TO BE HONEST, Al Chesley says he doesn't know how much the terrible secret he kept within affected his life.

The former Eagles linebacker won't say it was the root of the alcohol and drug abuse that might have cut short his NFL career.

He doesn't know how much it contributed to his issues with anger management or with authority figures. He doesn't know if it caused him to be a womanizer.

All Chesley knows is that after 37 years of hiding, fearing, feeling ashamed, the last 3 months have started the healing process, and he wants to let others who may be suffering like he had know that help is available.

"I don't know how bad it hurt me," Chesley said of being sexually abused when he was 13 years old. "I self-medicated myself with illegal drugs and alcohol. I was into womanizing and had anger problems.

"I don't know how much it contributed to those things, but it could have played a big part. I'm not crying the victim. I was a victim then, but now I'm a survivor.

"All I want to do now is set an alarm, to help other people out there who are going through what I did. You don't have to suffer."

Chesley, 50, was in Wilmington yesterday along with members of the Survivors Network of those Abused by Priests to encourage law-enforcement officials to extend their support and encouragement to victims of pedophilia.

It was the first time Chesley, who played 3 1/2 seasons for the Eagles and was a member of the 1980 Super Bowl team, has spoken in a large public setting about the abuse he suffered.

He said when he was 13, a Washington police officer he thought was his friend coaxed him into his apartment and performed oral sex on him.

"I hadn't had any sexual experience prior to that," Chesley said. "He stole some of my innocence. I always knew something was wrong with that incident but I was never able to talk about it."

Chesley said he kept this secret for 37 years, in part because he didn't want his parents to find out.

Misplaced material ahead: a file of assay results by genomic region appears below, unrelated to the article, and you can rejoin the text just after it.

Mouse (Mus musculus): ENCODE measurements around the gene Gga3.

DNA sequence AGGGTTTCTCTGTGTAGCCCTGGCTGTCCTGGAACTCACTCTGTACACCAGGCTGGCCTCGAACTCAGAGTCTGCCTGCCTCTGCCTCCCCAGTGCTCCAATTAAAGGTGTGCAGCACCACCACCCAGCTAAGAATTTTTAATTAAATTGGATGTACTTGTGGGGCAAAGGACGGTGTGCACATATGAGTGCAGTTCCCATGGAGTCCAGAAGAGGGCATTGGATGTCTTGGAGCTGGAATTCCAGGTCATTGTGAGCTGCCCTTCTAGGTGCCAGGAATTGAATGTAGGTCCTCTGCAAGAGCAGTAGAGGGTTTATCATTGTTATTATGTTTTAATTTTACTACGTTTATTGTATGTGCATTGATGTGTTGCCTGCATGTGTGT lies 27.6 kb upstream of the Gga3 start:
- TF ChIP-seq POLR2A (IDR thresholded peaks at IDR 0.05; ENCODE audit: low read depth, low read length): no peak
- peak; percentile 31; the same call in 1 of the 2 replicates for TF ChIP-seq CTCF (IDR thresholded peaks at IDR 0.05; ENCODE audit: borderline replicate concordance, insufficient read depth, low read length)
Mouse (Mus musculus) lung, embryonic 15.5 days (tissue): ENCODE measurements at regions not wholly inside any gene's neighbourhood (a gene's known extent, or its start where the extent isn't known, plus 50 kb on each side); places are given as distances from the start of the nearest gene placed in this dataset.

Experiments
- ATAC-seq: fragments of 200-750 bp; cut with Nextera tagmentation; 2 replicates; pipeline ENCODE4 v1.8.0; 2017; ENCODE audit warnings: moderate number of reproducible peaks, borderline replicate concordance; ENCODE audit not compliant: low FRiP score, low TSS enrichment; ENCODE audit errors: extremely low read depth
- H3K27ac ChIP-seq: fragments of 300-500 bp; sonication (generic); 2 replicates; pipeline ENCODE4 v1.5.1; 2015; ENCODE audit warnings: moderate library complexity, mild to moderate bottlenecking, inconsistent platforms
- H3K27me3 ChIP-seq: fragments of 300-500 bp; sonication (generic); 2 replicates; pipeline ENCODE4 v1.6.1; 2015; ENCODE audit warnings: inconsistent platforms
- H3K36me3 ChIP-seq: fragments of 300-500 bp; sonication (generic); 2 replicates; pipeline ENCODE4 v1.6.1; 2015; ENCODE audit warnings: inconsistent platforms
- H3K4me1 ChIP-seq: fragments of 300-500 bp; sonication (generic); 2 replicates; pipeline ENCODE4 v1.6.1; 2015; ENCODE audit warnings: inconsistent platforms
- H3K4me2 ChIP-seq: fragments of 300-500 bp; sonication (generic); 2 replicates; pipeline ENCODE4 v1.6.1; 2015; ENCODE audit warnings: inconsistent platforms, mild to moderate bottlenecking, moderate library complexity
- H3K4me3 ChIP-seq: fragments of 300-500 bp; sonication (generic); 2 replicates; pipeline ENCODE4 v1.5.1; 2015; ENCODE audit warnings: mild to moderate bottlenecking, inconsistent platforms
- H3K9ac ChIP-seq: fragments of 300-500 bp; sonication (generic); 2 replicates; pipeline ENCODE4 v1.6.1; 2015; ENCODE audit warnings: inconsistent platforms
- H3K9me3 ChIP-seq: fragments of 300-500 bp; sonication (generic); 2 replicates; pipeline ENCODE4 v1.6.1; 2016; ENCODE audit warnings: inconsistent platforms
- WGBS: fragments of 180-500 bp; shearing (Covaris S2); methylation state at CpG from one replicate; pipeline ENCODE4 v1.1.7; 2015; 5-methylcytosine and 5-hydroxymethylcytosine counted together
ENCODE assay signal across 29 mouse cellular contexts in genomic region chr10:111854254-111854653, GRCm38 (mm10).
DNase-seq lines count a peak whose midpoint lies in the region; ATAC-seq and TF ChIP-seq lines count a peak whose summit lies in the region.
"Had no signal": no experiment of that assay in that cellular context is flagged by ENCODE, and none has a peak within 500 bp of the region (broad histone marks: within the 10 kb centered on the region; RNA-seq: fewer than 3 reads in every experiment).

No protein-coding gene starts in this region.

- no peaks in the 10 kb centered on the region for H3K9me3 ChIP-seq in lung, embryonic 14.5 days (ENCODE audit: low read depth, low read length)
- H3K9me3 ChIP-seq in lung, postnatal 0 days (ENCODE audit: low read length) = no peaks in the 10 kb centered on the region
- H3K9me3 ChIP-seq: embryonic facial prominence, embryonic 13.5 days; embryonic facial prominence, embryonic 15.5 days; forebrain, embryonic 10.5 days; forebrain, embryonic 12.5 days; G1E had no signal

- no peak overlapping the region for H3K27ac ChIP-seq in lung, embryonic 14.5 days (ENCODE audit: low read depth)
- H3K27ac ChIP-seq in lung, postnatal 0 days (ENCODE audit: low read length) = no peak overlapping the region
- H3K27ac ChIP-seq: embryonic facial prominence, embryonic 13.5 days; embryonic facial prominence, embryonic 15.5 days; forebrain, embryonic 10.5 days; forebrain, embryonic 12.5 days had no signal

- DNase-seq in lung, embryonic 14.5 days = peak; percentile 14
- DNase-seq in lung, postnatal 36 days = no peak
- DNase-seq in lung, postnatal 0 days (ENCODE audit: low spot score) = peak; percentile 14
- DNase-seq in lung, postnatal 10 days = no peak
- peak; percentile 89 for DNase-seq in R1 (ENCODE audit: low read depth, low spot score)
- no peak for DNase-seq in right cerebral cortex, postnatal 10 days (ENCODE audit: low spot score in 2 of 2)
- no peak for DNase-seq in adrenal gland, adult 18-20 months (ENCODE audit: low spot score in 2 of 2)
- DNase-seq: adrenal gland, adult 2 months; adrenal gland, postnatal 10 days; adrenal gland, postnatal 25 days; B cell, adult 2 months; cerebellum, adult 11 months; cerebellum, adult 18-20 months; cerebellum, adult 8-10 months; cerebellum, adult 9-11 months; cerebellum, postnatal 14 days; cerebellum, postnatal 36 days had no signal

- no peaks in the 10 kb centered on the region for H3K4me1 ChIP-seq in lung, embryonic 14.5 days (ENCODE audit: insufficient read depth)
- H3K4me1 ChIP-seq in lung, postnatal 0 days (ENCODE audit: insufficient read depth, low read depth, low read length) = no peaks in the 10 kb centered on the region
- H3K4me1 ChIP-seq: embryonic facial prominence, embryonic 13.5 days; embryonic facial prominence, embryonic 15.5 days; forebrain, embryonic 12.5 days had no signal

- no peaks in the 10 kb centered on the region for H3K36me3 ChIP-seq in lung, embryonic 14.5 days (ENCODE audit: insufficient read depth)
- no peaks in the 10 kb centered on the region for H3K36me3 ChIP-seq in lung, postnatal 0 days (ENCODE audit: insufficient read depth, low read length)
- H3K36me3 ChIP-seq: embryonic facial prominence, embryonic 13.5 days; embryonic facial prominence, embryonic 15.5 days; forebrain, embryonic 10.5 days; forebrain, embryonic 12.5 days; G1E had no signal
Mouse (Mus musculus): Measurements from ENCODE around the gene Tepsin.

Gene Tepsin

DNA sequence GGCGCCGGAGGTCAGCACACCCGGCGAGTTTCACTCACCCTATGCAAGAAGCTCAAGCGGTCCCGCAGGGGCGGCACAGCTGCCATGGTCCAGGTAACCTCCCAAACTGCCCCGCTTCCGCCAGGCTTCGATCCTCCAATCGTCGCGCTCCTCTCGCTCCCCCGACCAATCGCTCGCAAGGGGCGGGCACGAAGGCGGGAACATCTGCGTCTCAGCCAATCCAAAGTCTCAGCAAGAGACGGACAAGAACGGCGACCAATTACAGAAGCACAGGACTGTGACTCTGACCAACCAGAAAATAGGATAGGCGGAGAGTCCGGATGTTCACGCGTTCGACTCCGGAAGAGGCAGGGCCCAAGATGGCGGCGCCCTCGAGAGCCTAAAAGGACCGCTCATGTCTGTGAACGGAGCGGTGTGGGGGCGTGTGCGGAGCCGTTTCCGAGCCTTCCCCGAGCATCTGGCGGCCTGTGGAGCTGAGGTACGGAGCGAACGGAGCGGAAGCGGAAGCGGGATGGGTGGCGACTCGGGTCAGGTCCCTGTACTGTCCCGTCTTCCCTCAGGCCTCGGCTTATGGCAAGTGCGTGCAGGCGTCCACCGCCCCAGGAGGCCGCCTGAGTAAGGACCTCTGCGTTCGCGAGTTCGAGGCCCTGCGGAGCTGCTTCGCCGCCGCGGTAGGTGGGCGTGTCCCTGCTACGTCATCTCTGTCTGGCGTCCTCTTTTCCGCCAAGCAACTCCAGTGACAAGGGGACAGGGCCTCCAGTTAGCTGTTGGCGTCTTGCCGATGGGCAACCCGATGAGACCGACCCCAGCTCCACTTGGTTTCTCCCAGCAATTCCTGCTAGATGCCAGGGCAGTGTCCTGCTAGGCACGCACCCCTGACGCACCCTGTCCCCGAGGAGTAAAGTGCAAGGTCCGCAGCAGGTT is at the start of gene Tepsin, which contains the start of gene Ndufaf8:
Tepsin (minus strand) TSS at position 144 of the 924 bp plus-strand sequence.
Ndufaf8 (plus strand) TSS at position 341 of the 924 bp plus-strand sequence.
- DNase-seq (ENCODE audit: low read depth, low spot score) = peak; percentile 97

"I did not want to embarrass them," Chesley said of his parents, who are deceased. "That was probably a warped way to look at things, but I was still thinking I did something wrong. I was just 13 years old.

"As I look back now, my parents would have loved me more and been very supportive of me if I told them."

Paul Livingston, who is the San Diego director of SNAP, said Chesley's story is not uncommon. Livingston, who said a janitor at his school sexually abused him when he was 7, said pedophiles count on their victims being too ashamed or afraid to speak out.

"These predators are vicious and vindictive," Livingston said. "They groom us, threaten us not to speak out. We end up blaming ourselves our whole lives."

Playing at 6-3, 240 pounds, Chesley had the invincible physique of a modern-day gladiator, but it was only window dressing for the child suffering inside.

"I was a big, strong football player, but inside I was still the little boy who was hurting," he said. "I was carrying this deep, dark secret."

Chesley said he first started thinking about telling his story to someone about 3 years ago.

He was watching the "Oprah Winfrey Show" when New York Jets wide receiver Laveranues Coles told his story of being sexually abused for 3 years by the man who would become his stepfather.

"I didn't have the courage to come out at all, let alone on television in front of millions of people," Chesley said. "But to hear [Coles'] story was huge. He seemed so free. I could sense how free he was.

"I knew from that moment on, I had to get real with myself."

But it took more time, and then about 3 months ago he went to a support group meeting, where he met Livingston. The two talked afterward, and Chesley knew he had found what he needed.

"It just went from there," he said. "I'm a much healthier person. I'm 50 and working on the second half of my life.

"I wish I would have had the courage to talk about this 20, 10, 5 years ago. I don't know how many people I may have been able to help."

And helping others is all Chesley wants to do now by sharing his story, delivering information and encouraging victims to get the help that is available.

"You don't have to suffer," he said. "I was an unhealthy person to keep it in as long as I did.

"I don't want children to get tricked and to succumb to what I did. And if it's already happened to them, they need to tell someone about that person.

"You didn't do anything wrong. You were the victim and there are avenues for you to get help." *

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